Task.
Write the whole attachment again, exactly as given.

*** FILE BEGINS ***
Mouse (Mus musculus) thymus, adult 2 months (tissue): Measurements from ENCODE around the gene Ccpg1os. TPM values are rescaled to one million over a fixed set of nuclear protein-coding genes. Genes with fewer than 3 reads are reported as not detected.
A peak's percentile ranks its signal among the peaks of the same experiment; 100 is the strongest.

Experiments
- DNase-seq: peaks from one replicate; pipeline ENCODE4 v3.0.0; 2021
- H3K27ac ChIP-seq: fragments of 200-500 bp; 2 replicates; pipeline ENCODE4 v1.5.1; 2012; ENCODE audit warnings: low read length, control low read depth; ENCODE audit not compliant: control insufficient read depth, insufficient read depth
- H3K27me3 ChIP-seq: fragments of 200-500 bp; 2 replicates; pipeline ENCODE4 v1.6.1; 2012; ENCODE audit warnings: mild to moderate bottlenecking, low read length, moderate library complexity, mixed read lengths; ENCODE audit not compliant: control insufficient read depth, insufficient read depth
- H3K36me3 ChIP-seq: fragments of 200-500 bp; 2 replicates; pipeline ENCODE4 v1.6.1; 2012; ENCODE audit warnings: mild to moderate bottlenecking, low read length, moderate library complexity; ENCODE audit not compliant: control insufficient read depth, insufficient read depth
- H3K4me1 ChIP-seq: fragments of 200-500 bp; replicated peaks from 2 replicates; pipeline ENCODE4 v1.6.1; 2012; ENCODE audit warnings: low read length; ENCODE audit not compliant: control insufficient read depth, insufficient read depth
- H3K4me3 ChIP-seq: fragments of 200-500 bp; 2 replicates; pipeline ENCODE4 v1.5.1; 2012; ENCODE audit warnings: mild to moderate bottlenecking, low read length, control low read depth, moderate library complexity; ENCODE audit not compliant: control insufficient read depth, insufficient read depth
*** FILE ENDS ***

Mouse (Mus musculus) thymus, adult 2 months (tissue): Measurements from ENCODE around the gene Ccpg1os. TPM values are rescaled to one million over a fixed set of nuclear protein-coding genes. Genes with fewer than 3 reads are reported as not detected.
A peak's percentile ranks its signal among the peaks of the same experiment; 100 is the strongest.

Experiments
- DNase-seq: peaks from one replicate; pipeline ENCODE4 v3.0.0; 2021
- H3K27ac ChIP-seq: fragments of 200-500 bp; 2 replicates; pipeline ENCODE4 v1.5.1; 2012; ENCODE audit warnings: low read length, control low read depth; ENCODE audit not compliant: control insufficient read depth, insufficient read depth
- H3K27me3 ChIP-seq: fragments of 200-500 bp; 2 replicates; pipeline ENCODE4 v1.6.1; 2012; ENCODE audit warnings: mild to moderate bottlenecking, low read length, moderate library complexity, mixed read lengths; ENCODE audit not compliant: control insufficient read depth, insufficient read depth
- H3K36me3 ChIP-seq: fragments of 200-500 bp; 2 replicates; pipeline ENCODE4 v1.6.1; 2012; ENCODE audit warnings: mild to moderate bottlenecking, low read length, moderate library complexity; ENCODE audit not compliant: control insufficient read depth, insufficient read depth
- H3K4me1 ChIP-seq: fragments of 200-500 bp; replicated peaks from 2 replicates; pipeline ENCODE4 v1.6.1; 2012; ENCODE audit warnings: low read length; ENCODE audit not compliant: control insufficient read depth, insufficient read depth
- H3K4me3 ChIP-seq: fragments of 200-500 bp; 2 replicates; pipeline ENCODE4 v1.5.1; 2012; ENCODE audit warnings: mild to moderate bottlenecking, low read length, control low read depth, moderate library complexity; ENCODE audit not compliant: control insufficient read depth, insufficient read depth